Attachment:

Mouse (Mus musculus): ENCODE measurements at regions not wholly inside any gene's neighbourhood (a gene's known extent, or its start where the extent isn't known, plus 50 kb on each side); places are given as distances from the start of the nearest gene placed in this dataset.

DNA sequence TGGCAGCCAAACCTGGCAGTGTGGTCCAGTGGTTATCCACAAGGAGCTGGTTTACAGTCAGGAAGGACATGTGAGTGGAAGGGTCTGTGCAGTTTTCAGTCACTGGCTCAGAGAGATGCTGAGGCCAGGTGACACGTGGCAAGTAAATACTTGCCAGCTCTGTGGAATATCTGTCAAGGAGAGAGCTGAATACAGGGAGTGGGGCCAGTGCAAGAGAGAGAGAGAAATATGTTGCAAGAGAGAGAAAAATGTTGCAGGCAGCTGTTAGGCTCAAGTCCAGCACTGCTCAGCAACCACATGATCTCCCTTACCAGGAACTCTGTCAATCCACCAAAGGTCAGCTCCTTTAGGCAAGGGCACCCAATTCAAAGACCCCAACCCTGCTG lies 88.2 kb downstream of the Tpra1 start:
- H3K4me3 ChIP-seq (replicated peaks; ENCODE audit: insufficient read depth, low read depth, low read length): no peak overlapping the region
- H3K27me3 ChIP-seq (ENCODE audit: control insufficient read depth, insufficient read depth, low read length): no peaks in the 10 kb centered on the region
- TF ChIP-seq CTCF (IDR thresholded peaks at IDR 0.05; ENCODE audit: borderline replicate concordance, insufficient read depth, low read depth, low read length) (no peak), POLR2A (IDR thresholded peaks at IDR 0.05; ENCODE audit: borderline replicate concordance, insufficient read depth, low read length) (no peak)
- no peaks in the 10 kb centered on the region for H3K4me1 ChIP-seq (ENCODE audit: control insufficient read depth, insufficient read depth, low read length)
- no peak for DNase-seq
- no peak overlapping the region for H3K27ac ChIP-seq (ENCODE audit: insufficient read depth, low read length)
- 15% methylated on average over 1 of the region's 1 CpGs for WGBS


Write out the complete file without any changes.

Mouse (Mus musculus): ENCODE measurements at regions not wholly inside any gene's neighbourhood (a gene's known extent, or its start where the extent isn't known, plus 50 kb on each side); places are given as distances from the start of the nearest gene placed in this dataset.

DNA sequence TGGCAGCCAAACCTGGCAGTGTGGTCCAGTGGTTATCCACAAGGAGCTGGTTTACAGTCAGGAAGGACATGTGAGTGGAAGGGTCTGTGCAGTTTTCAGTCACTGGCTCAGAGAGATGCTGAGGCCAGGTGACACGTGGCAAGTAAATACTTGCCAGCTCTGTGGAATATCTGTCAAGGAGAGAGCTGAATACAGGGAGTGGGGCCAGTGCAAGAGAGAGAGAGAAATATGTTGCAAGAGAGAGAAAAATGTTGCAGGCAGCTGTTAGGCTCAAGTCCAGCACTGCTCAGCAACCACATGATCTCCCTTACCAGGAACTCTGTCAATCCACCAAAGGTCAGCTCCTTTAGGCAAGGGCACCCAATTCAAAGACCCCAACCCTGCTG lies 88.2 kb downstream of the Tpra1 start:
- H3K4me3 ChIP-seq (replicated peaks; ENCODE audit: insufficient read depth, low read depth, low read length): no peak overlapping the region
- H3K27me3 ChIP-seq (ENCODE audit: control insufficient read depth, insufficient read depth, low read length): no peaks in the 10 kb centered on the region
- TF ChIP-seq CTCF (IDR thresholded peaks at IDR 0.05; ENCODE audit: borderline replicate concordance, insufficient read depth, low read depth, low read length) (no peak), POLR2A (IDR thresholded peaks at IDR 0.05; ENCODE audit: borderline replicate concordance, insufficient read depth, low read length) (no peak)
- no peaks in the 10 kb centered on the region for H3K4me1 ChIP-seq (ENCODE audit: control insufficient read depth, insufficient read depth, low read length)
- no peak for DNase-seq
- no peak overlapping the region for H3K27ac ChIP-seq (ENCODE audit: insufficient read depth, low read length)
- 15% methylated on average over 1 of the region's 1 CpGs for WGBS